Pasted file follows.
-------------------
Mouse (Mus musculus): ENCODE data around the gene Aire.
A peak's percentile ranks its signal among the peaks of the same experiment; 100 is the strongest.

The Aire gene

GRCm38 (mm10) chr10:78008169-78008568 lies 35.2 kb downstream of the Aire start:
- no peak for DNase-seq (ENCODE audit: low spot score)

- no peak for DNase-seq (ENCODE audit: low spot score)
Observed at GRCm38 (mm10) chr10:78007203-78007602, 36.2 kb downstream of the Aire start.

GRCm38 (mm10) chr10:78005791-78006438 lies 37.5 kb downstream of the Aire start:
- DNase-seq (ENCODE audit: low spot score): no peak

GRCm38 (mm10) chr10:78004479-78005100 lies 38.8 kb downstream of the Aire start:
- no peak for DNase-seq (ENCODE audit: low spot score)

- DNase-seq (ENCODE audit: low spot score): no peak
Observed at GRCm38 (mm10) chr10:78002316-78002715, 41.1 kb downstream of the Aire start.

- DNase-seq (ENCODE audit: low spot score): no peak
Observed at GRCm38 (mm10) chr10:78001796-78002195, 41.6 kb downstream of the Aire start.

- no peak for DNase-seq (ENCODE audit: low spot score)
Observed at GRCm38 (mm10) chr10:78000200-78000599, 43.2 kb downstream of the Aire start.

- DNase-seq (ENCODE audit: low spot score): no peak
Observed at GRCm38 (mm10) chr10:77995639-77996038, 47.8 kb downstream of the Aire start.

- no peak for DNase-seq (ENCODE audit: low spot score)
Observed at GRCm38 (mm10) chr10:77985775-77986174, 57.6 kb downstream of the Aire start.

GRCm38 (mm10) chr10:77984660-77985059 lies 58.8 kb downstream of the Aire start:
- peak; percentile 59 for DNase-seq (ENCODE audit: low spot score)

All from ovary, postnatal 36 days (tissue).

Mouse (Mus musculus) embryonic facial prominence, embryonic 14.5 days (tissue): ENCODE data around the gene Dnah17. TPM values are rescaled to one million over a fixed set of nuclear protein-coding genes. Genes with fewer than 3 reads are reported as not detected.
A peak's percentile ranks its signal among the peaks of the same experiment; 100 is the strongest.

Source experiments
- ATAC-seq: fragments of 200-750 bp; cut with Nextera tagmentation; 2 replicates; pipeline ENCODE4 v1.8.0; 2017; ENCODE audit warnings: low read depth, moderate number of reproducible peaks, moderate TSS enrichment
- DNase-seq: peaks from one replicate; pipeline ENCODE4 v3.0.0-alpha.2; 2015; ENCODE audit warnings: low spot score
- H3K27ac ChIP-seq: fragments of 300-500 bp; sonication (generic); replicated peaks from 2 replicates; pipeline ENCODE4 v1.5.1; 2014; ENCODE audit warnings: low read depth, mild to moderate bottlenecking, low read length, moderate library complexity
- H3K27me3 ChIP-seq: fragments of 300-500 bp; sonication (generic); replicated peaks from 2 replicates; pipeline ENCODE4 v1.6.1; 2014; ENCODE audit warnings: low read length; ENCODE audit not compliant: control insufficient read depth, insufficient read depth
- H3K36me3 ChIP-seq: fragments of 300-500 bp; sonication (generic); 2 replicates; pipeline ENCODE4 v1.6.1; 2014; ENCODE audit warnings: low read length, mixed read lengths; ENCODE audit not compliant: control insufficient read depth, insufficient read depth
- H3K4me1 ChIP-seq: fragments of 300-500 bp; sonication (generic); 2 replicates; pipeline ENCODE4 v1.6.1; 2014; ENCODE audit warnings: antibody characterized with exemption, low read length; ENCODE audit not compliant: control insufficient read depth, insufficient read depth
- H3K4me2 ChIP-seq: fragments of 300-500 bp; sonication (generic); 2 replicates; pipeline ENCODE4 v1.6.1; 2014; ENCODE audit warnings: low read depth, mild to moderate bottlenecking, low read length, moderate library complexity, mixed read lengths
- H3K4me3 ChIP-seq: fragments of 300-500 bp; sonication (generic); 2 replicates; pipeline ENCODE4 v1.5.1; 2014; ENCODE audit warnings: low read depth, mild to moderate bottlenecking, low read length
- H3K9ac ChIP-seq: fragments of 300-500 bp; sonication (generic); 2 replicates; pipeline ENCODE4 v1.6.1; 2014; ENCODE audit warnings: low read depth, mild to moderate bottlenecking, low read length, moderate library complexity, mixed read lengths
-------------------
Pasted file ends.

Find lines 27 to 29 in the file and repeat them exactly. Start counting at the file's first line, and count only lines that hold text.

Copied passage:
Source experiments
- ATAC-seq: fragments of 200-750 bp; cut with Nextera tagmentation; 2 replicates; pipeline ENCODE4 v1.8.0; 2017; ENCODE audit warnings: low read depth, moderate number of reproducible peaks, moderate TSS enrichment
- DNase-seq: peaks from one replicate; pipeline ENCODE4 v3.0.0-alpha.2; 2015; ENCODE audit warnings: low spot score